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The Family Life Cycle and Spouses' Time in Housework
Cynthia Rexroat and Constance Shehan
Journal of Marriage and Family
Vol. 49, No. 4 (Nov., 1987), pp. 737-750
Published by: National Council on Family Relations
Stable URL: http://www.jstor.org/stable/351968
Page Count: 14
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Previous research has shown the changing degree to which spouses are involved in work and family roles over the course of married life. Drawing on those major life-cycle trends, this study tests hypotheses that link variation in husbands' and wives' participation in housework to stages of the family life cycle. We expected that women would spend less time in housework before and after childbearing stages, while their husbands would spend more time in domestic labor during periods of least occupational involvement, that is, early in their employment career and after retirement. Multiple regression was used to analyze the housework time of 1,618 white couples from the 1976 wave of the Panel Study of Income Dynamics. Findings from this analysis are generally consistent with our hypotheses in that the salience of work and family roles affects the respective amounts of time that spouses allocate to household labor. Finally, our results raise broader concerns regarding the measurement of role sharing and the recent conceptual emphasis on the family work day.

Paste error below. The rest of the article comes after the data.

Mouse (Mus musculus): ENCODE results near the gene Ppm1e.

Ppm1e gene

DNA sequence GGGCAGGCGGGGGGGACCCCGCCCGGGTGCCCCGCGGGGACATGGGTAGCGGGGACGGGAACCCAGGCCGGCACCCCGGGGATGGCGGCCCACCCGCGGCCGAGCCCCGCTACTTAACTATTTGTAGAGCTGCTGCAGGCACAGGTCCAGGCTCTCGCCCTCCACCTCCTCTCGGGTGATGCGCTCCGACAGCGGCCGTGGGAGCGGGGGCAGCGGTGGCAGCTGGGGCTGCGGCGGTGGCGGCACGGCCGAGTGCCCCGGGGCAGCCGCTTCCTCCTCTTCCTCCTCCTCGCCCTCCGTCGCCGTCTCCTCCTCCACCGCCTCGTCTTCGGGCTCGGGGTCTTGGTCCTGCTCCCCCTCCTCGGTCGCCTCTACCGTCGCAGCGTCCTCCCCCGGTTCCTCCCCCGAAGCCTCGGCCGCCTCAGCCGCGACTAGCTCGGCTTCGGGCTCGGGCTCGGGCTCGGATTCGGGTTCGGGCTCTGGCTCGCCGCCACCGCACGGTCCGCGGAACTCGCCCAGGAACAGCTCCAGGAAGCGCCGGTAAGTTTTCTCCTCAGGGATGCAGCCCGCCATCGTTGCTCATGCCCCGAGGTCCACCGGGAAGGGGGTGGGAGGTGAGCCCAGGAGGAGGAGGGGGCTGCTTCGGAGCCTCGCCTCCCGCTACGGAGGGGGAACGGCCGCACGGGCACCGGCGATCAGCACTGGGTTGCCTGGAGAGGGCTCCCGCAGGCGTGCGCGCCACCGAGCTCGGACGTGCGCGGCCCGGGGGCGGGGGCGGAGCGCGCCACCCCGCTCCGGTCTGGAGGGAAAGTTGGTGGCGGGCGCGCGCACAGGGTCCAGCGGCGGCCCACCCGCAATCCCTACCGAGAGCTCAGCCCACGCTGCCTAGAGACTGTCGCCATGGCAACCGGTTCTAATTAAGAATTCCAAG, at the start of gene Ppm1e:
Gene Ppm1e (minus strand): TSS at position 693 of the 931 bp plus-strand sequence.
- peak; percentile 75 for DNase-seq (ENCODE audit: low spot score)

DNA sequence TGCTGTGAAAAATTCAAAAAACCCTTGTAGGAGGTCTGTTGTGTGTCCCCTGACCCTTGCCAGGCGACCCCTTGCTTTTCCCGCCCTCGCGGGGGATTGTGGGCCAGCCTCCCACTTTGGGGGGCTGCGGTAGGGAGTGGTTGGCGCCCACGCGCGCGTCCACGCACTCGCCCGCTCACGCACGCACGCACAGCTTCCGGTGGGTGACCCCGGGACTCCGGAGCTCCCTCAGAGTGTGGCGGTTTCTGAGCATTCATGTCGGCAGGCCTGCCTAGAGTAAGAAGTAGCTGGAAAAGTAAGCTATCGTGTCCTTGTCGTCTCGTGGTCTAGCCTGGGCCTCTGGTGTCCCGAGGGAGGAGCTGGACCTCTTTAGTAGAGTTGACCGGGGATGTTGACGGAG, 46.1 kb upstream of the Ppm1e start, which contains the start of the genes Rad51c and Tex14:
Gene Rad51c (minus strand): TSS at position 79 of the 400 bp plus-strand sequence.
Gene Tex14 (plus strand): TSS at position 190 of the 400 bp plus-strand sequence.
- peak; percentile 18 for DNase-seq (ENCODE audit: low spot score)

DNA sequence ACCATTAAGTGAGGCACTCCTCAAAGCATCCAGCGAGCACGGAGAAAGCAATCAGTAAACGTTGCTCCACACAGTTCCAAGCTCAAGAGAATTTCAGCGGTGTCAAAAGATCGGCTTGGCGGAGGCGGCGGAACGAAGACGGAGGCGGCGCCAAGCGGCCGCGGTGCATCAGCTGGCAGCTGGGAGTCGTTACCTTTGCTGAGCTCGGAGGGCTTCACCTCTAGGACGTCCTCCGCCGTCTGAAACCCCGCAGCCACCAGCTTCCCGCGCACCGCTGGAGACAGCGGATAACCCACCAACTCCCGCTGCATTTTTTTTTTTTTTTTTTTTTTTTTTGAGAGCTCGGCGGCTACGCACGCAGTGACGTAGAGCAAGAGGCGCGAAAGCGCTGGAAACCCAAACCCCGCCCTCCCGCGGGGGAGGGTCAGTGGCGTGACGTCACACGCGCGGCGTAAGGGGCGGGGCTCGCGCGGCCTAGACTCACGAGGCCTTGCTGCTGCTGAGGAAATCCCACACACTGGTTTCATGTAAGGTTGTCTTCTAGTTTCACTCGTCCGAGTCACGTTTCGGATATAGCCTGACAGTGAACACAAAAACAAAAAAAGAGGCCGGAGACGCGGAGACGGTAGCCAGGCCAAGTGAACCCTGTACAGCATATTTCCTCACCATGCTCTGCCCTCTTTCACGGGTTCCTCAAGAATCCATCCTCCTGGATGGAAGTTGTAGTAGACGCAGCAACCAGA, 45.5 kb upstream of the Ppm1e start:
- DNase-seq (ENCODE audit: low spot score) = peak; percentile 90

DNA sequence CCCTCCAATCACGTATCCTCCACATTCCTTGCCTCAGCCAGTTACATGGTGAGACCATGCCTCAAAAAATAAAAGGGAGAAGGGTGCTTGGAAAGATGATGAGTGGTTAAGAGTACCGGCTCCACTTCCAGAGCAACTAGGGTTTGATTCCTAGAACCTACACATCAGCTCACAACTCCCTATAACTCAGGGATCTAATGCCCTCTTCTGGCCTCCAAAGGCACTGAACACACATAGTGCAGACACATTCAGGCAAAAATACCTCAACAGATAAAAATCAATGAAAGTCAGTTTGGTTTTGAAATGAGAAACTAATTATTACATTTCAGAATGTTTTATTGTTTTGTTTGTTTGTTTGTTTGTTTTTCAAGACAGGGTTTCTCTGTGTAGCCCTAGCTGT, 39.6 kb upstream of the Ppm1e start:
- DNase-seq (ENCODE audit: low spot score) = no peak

Journal of Marriage and Family © 1987 National Council on Family Relations